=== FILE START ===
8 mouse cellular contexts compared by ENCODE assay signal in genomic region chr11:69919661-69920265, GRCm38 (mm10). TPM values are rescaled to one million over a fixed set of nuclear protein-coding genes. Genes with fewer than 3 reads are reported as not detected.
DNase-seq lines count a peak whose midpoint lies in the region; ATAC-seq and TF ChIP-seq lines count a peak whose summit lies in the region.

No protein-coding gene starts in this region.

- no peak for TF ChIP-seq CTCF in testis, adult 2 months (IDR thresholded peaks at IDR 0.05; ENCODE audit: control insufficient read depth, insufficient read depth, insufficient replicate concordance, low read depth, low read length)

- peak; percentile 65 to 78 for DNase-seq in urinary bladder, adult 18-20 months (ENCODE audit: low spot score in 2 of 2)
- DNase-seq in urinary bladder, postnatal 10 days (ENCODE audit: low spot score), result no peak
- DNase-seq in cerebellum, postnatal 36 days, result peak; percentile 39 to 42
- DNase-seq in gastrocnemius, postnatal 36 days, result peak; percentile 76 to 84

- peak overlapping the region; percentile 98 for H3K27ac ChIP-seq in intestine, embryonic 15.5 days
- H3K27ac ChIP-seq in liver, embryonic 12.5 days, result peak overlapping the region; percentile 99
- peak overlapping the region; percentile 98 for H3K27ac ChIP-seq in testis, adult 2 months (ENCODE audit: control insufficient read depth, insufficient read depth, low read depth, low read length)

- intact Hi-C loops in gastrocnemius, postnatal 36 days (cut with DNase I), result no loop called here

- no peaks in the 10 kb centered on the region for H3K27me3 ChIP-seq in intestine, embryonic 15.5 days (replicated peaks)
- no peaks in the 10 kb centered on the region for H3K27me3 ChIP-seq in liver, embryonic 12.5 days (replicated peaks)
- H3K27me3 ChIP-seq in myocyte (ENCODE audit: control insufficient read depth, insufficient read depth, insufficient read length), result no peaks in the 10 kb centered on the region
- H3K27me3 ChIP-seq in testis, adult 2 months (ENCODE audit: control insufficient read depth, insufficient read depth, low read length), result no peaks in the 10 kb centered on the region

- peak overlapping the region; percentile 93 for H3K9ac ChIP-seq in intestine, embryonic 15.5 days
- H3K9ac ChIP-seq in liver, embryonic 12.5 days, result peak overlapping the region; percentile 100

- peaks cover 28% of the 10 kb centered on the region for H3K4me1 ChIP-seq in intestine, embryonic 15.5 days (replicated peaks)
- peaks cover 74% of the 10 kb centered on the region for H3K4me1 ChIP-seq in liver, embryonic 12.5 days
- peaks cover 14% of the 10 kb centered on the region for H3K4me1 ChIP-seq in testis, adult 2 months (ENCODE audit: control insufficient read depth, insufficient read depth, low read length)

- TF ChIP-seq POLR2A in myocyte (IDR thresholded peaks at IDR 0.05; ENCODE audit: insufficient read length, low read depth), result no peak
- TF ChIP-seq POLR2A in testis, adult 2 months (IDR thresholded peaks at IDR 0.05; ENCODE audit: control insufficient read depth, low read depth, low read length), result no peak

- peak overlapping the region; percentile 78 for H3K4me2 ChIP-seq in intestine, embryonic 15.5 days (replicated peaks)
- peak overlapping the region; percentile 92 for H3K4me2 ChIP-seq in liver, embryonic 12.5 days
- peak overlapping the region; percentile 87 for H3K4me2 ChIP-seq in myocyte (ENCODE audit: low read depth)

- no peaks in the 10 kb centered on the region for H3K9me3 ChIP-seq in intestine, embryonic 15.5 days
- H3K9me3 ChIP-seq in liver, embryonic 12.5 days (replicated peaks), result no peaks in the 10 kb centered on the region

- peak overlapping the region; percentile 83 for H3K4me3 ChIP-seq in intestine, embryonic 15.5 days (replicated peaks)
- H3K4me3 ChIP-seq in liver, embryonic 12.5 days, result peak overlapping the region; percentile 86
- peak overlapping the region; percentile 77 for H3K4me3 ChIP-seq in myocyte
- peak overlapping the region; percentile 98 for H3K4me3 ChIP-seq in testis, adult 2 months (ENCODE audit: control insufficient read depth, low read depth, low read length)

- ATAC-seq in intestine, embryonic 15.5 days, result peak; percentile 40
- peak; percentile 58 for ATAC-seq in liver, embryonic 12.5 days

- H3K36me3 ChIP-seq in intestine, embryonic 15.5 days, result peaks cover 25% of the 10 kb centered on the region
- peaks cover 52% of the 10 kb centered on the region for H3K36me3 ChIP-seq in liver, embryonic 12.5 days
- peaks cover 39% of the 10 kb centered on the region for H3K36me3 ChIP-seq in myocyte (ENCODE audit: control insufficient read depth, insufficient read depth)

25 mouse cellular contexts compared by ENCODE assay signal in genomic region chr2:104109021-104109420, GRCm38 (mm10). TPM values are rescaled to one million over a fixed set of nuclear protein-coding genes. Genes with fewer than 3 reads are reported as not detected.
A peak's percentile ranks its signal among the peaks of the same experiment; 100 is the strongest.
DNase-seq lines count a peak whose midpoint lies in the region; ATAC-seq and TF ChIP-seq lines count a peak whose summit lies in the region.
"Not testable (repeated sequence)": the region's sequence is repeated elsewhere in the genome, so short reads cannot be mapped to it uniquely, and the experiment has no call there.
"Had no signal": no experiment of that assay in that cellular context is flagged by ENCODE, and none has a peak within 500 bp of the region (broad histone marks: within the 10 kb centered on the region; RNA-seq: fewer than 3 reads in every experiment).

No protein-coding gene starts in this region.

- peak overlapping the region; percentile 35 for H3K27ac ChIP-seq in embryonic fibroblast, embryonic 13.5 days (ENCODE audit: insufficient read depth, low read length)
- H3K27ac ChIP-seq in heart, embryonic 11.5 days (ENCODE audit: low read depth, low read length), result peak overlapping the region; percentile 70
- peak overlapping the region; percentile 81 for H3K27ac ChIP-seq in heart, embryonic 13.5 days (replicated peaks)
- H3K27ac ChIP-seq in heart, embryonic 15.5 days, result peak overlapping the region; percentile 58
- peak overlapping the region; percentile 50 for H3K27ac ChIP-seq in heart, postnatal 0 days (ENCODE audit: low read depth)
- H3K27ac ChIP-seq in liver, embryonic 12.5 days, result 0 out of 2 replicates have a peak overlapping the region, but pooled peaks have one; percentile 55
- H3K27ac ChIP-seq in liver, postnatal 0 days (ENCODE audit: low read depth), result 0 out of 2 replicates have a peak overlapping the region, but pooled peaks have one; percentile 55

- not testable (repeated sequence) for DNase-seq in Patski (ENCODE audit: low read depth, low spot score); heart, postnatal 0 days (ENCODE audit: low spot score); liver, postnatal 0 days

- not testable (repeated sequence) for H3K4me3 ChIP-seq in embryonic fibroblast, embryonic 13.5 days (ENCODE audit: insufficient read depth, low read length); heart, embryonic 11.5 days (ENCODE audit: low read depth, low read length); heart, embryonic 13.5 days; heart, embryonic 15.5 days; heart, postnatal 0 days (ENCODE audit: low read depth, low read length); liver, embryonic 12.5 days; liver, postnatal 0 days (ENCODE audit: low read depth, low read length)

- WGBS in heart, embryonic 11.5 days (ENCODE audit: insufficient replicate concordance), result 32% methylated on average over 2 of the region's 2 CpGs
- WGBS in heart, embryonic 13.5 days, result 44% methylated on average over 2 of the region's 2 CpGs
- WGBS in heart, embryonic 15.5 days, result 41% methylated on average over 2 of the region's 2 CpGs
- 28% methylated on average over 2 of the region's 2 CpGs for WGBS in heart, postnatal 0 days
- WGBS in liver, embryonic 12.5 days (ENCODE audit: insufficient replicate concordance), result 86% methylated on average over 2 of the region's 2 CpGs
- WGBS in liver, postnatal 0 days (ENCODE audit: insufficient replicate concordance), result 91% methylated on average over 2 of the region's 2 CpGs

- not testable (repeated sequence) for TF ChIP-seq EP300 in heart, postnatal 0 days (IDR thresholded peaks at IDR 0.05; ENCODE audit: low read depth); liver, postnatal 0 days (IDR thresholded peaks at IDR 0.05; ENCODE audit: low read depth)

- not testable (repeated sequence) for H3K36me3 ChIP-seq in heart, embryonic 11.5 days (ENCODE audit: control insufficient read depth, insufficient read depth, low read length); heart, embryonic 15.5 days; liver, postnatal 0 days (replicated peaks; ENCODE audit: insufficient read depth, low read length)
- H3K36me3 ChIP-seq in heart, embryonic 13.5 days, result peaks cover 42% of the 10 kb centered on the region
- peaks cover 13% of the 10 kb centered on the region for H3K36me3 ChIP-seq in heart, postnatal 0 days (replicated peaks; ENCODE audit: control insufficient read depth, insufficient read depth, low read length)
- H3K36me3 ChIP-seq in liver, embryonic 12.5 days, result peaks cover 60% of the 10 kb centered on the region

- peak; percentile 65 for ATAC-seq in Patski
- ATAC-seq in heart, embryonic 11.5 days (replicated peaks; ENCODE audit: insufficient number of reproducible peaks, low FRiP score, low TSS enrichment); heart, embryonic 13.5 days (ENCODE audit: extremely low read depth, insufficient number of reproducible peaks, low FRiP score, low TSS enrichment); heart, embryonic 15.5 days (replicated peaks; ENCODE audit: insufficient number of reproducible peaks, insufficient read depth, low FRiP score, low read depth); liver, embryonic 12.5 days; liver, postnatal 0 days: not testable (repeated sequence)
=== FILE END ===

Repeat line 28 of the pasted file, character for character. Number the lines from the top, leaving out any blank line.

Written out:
- H3K9me3 ChIP-seq in liver, embryonic 12.5 days (replicated peaks), result no peaks in the 10 kb centered on the region